I'm starting to get some experience with my CNC router and quickly learning that there are so many variables due to material, cutting tools, and individual machine capability that there will be quite a lot of trial and error.   As with most tools,  the only real way to get more proficient with them is to use the tool for an actual project.


I'm still looking for a tool flow that will work well for me.  I recently got an RPi4 and I 'm going to try to use that as my workshop computer.  I currently use a mishmash of different computers to support my 3D printer, the CNC router, and my development boards and digital oscilloscope.  I use a Mac Mini with my 3D printer, a Win10 box with the CNC and another Win10 box for application development and the oscilloscope.  An RPi4 with dual monitors seems like just the ticket to consolidating all this stuff.


As for a fabrication workflow, almost everything that I currently use or am considering has a Linux version.  The one notable exception is Fusion 360.  I haven't invested time learning Fusion 360 yet, so I'm going to postpone that until later.  I'll see how well I can do with FreeCad.  I'm sure I'll get back to Fusion 360 when my designs get more complex.  But even FreeCad has quite a learning curve and for a beginner it would be nice to separate hardware issues from software issues.  So, I've decided to start with some simpler programs to get a feel for different cutting tools and material with different machining operations.


I thought I'd start with some simple engraving to get a feel for spindle speed and feed rate for different tools and materials.  I found a program called F-Engrave by Scorchworks https://www.scorchworks.com/Fengrave/fengrave.html .   It's a pretty basic tool.  It does text engraving and v-carving with text and images.  I bought 1/4" birch veneer plywood slats from a local crafts store to practice.  For simple text I find that I like the look of solid line stick fonts rather than the two line silhouette fonts.  I downloaded a set of CAMBam stick fonts to use (the program uses true type fonts).  For engraving you need to manage the character spacing and depth based on the tool (cutting bit) that you are using, the program doesn't do any auto-adjusting but it does preview the effect of the settings.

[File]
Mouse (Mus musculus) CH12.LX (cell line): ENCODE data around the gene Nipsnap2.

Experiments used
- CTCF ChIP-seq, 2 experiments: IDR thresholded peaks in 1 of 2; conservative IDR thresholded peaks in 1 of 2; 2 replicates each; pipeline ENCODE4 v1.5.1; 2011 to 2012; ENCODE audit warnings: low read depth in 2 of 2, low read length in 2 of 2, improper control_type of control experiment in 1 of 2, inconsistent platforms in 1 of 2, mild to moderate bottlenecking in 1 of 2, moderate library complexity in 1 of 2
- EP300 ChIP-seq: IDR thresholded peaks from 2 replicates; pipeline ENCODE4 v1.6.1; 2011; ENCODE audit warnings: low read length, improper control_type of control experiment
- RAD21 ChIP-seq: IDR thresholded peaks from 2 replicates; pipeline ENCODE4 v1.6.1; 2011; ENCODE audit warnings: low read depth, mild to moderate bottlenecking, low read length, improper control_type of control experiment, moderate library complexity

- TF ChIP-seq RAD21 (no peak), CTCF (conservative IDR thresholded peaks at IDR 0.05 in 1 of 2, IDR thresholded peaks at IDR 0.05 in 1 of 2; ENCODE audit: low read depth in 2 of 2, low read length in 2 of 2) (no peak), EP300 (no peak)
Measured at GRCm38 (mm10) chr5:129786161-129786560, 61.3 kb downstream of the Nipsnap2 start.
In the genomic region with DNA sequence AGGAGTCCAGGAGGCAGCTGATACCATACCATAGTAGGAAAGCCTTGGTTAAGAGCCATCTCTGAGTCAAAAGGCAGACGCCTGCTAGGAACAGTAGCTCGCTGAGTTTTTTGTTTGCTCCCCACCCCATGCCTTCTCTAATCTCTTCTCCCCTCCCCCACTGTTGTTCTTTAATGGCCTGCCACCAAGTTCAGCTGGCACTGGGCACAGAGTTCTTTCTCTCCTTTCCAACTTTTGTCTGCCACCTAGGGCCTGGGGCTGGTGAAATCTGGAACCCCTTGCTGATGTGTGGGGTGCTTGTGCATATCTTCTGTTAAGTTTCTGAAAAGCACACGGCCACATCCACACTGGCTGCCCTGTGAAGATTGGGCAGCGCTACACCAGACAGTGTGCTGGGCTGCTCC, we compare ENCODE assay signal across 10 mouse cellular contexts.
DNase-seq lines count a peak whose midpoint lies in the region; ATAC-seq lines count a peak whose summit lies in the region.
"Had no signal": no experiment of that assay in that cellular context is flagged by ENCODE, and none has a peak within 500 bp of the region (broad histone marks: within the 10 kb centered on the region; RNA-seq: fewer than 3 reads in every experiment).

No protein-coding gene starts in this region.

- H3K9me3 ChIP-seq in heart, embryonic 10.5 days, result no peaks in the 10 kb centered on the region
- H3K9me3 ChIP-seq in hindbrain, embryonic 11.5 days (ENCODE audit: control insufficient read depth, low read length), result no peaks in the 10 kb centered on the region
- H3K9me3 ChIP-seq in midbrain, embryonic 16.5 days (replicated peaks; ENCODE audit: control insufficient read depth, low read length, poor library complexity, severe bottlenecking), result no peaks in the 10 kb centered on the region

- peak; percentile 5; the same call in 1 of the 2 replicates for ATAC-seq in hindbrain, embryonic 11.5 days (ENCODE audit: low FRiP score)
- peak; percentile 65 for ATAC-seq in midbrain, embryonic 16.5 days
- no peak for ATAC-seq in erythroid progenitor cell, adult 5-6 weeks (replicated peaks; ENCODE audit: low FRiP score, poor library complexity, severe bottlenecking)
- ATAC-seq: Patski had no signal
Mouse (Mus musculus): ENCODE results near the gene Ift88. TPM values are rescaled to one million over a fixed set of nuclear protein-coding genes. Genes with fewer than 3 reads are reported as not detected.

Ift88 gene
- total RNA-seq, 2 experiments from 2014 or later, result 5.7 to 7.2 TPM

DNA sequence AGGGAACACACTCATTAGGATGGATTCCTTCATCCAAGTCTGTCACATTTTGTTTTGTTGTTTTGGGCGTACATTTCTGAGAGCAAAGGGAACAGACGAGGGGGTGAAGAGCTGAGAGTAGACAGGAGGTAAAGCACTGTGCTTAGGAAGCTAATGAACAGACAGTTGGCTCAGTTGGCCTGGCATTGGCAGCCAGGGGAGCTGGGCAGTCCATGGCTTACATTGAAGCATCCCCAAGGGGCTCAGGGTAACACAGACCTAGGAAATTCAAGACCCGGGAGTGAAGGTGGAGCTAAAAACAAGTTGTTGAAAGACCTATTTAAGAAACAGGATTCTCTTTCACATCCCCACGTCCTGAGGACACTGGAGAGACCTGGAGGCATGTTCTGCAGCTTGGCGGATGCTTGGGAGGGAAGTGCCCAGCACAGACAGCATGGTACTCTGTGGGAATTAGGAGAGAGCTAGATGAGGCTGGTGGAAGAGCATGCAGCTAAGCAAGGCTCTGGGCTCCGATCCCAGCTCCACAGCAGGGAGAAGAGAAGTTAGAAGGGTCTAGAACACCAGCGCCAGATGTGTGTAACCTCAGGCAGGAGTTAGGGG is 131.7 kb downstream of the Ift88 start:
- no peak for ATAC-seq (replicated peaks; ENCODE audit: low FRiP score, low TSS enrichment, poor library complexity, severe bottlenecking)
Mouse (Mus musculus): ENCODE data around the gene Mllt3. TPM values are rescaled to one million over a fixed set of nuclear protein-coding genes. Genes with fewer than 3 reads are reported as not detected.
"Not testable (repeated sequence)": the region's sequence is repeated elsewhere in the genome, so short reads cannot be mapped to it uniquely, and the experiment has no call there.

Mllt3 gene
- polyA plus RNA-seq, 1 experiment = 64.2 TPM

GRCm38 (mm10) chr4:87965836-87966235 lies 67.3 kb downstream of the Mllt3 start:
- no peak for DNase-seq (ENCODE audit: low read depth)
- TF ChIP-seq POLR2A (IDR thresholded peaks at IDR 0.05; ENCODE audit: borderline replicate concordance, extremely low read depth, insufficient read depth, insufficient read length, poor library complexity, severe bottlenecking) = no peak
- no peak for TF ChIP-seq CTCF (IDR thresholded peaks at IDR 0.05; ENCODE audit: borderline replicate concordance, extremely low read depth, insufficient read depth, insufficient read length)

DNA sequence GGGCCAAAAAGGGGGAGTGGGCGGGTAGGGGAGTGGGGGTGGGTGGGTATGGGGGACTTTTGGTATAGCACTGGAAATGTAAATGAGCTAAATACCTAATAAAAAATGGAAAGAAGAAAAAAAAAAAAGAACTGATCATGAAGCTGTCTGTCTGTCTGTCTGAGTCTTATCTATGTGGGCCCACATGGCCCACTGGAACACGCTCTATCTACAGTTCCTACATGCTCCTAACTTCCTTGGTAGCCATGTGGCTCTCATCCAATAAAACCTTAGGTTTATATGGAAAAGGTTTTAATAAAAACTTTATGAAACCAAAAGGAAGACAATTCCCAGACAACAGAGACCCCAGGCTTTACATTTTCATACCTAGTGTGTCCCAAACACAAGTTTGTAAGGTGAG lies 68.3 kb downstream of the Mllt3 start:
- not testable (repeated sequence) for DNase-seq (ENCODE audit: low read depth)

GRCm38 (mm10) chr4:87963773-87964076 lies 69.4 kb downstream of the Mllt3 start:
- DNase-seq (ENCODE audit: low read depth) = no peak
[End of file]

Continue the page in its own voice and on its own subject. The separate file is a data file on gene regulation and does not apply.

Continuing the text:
This was a simple exercise but it surfaced a few issues.  The most significant one is the surface flatness of what I was engraving.  Part of it is the dimensional variation of the plywood, some of it is the flatness of my extruded bed, and a lot of it is due to the warp from clamping soft wood.  Secondly, I really don't have any feel for these cutting bits (also that I don't have a great selection to choose from).  You can see from the program setup that I'm using a very slow feed rate of 127 mm/min.  I'm using a 20 degree v-bit that came with the kit.  The 775 spindle motor that I have is rated at 3000-9000 RPM (12V-36V).   I'm running it at around 7000 rpm.


Here is my setup in F-Engrave (the spindle speed is set manually in the G-Code header).

F-Engrave Element14 Text


Rather than watching the CNC router cutting, I found it more interesting to watch the controller executing the toolpath.  For engraving the solid stick font the cutter makes precisely two passes for each segment.  The sequencing of the toolpath is pretty neat.  The F-Engrave program is written in Python.  It would be interesting to look at how it is implemented.


Here is the G-Code running in Candle (GRBL controller):



And the finished output.  The cut is rough around the edges.  Next try will be to use an endmill instead of the v-bit.

Element14 Engraved Text


I can see that it is going to take me a few months and a lot of scrap to get somewhat proficient at this.